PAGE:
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RedHat 9 (Linux i386) - man page for strerror (redhat section 3)

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STRERROR(3)			    Linux Programmer's Manual			      STRERROR(3)

       strerror, strerror_r - return string describing error code

       #include <string.h>

       char *strerror(int errnum);
       int strerror_r(int errnum, char *buf, size_t n);

       The  strerror() function returns a string describing the error code passed in the argument
       errnum, possibly using the LC_MESSAGES part of the current locale to select the	appropri-
       ate language.  This string must not be modified by the application, but may be modified by
       a subsequent call to perror() or strerror().  No library function will modify this string.

       The strerror_r() function is similar to strerror(), but is thread  safe.  It  returns  the
       string in the user-supplied buffer buf of length n.

       The  strerror()	function  returns the appropriate error description string, or an unknown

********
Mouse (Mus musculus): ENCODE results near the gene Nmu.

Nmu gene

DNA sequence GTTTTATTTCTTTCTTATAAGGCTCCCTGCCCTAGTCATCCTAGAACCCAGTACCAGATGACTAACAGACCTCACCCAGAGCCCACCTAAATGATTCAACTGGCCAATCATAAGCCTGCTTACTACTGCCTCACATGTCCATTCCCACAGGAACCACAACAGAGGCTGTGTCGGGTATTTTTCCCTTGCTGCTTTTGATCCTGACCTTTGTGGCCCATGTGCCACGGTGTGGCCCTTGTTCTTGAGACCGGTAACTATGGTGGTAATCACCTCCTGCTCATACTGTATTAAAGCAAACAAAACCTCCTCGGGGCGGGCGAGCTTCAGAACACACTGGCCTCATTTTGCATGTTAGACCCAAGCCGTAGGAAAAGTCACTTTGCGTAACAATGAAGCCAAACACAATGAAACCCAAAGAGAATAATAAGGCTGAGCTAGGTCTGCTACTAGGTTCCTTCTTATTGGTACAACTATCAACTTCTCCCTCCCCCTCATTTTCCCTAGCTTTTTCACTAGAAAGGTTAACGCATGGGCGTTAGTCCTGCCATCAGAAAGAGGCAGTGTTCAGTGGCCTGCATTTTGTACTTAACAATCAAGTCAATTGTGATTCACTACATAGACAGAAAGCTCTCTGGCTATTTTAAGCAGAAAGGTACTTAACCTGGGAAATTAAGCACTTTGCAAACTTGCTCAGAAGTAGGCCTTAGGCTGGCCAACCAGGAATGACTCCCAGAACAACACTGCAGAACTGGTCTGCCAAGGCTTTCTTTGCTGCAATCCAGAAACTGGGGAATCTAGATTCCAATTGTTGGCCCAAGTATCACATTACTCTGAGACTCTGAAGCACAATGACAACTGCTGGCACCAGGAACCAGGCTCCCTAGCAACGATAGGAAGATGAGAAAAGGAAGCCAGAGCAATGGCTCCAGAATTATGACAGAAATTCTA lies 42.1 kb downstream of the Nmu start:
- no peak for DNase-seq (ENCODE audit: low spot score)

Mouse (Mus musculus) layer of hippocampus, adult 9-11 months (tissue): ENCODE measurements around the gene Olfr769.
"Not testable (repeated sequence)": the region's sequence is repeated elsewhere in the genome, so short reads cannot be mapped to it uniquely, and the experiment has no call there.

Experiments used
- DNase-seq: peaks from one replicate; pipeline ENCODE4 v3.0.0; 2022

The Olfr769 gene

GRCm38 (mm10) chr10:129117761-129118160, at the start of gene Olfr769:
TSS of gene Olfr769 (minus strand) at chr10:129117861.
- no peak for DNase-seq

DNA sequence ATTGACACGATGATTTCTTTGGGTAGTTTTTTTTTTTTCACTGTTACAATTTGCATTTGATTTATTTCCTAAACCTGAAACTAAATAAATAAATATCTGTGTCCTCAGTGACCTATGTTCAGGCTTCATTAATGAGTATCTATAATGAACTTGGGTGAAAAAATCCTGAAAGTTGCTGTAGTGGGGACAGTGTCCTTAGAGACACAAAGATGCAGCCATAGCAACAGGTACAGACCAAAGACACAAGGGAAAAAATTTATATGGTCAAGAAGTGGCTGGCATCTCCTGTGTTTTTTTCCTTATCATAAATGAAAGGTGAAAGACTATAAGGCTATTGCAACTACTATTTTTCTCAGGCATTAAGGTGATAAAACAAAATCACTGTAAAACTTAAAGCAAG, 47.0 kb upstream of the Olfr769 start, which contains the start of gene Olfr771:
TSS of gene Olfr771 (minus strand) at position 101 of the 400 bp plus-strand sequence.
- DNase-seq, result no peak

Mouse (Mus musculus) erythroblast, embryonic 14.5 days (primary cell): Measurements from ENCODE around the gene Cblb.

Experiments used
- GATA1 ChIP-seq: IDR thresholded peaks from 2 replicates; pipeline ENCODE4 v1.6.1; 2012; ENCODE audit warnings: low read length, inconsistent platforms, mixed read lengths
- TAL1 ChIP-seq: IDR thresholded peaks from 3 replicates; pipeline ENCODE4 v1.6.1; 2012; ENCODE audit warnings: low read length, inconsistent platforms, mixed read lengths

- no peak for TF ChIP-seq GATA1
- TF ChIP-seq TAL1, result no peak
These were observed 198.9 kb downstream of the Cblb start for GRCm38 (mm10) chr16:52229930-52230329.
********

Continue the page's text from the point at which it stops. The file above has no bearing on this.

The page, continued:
error message if the error code is unknown.  The value of errno is not changed for a  suc-
       cessful call, and is set to a nonzero value upon error.	The strerror_r() function returns
       0 on success and -1 on failure, setting errno.

       EINVAL The value of errnum is not a valid error number.

       ERANGE Insufficient storage was supplied to contain the error description string.

       SVID 3, POSIX, BSD 4.3, ISO/IEC 9899:1990 (C89).
       strerror_r() with prototype as given above is specified by SUSv3, and  was  in  use  under
       Digital Unix and HP Unix. An incompatible function, with prototype

       char *strerror_r(int errnum, char *buf, size_t n);

       is  a GNU extension used by glibc (since 2.0), and must be regarded as obsolete in view of
       SUSv3.  The GNU version may, but need not, use the user-supplied buffer.  If it does,  the
       result  may  be	truncated  in case the supplied buffer is too small. The result is always

       errno(3), perror(3), strsignal(3)

					    2001-10-16				      STRERROR(3)
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